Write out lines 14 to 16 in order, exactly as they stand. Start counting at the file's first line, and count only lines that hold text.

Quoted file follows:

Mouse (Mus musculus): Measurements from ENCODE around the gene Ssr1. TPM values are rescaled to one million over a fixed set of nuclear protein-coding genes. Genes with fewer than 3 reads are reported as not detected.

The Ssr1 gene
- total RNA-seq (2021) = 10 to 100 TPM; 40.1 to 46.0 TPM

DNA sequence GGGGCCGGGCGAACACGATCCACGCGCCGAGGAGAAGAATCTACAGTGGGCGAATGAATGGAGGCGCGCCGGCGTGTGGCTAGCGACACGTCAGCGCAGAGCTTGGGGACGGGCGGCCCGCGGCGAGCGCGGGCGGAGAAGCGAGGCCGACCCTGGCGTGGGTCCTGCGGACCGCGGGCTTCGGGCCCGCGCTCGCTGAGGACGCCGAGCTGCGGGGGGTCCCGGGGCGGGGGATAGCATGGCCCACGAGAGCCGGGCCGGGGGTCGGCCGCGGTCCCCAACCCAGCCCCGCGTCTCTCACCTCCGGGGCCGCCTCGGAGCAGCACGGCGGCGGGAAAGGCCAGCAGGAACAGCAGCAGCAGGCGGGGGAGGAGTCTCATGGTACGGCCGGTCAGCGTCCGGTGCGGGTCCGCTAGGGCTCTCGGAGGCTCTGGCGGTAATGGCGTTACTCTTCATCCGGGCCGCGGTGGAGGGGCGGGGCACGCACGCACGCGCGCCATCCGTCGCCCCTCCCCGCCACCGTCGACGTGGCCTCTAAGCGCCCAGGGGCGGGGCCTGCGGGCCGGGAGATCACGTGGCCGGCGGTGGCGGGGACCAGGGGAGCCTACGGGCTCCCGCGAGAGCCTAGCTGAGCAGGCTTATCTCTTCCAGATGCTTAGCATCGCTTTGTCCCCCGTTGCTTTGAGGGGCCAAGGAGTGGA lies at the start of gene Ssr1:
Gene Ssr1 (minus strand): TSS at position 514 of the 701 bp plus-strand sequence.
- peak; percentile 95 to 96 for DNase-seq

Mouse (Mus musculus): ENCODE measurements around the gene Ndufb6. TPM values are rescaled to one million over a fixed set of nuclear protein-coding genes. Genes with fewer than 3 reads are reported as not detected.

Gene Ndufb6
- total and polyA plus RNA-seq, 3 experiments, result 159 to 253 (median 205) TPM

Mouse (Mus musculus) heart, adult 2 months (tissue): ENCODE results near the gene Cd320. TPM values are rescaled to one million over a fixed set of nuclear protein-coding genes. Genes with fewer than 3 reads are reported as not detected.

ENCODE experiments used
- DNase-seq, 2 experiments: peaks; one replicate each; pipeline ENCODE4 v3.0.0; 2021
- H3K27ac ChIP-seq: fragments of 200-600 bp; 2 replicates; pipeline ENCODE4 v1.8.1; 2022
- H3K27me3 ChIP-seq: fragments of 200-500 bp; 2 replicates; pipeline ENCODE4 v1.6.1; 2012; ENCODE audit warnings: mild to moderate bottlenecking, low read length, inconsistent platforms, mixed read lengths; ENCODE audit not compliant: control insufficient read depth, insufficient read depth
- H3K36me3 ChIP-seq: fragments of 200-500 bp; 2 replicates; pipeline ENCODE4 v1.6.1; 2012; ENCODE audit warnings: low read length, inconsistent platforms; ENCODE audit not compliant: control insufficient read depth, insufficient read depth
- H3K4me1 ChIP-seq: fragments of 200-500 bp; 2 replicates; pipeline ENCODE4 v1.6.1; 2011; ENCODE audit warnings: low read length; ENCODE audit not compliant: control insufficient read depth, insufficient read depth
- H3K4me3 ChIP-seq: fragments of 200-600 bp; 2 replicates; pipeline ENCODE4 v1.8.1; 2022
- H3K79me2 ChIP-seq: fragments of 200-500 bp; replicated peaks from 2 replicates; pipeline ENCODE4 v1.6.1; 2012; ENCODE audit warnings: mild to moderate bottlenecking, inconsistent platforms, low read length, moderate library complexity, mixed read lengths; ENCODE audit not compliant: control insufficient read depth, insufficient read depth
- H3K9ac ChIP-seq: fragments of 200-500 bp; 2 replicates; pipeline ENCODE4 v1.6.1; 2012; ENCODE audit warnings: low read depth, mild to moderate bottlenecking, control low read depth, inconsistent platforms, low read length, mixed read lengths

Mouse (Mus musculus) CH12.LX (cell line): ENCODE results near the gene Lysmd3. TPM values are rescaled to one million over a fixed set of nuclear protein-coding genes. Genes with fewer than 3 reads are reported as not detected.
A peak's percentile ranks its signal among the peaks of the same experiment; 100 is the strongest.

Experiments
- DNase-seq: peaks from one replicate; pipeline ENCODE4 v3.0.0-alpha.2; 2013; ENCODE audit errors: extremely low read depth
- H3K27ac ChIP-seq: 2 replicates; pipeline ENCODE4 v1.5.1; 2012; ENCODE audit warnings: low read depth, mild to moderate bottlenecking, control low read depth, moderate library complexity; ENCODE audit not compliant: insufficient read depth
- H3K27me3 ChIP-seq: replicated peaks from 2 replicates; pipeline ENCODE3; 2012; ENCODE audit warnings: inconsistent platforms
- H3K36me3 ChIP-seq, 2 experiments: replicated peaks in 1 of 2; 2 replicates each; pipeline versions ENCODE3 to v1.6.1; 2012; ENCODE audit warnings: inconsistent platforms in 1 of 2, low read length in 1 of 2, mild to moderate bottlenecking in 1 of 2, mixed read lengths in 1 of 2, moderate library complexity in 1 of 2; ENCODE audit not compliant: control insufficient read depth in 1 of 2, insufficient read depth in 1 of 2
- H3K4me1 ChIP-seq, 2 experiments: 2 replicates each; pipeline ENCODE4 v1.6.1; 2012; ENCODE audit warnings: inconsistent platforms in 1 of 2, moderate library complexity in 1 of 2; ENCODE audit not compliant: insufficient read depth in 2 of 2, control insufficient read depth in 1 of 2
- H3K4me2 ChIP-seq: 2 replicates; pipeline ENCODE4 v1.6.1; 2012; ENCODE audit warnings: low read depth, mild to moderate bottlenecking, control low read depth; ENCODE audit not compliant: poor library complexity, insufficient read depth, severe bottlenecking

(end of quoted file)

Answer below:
- H3K27me3 ChIP-seq: fragments of 200-500 bp; 2 replicates; pipeline ENCODE4 v1.6.1; 2012; ENCODE audit warnings: mild to moderate bottlenecking, low read length, inconsistent platforms, mixed read lengths; ENCODE audit not compliant: control insufficient read depth, insufficient read depth
- H3K36me3 ChIP-seq: fragments of 200-500 bp; 2 replicates; pipeline ENCODE4 v1.6.1; 2012; ENCODE audit warnings: low read length, inconsistent platforms; ENCODE audit not compliant: control insufficient read depth, insufficient read depth
- H3K4me1 ChIP-seq: fragments of 200-500 bp; 2 replicates; pipeline ENCODE4 v1.6.1; 2011; ENCODE audit warnings: low read length; ENCODE audit not compliant: control insufficient read depth, insufficient read depth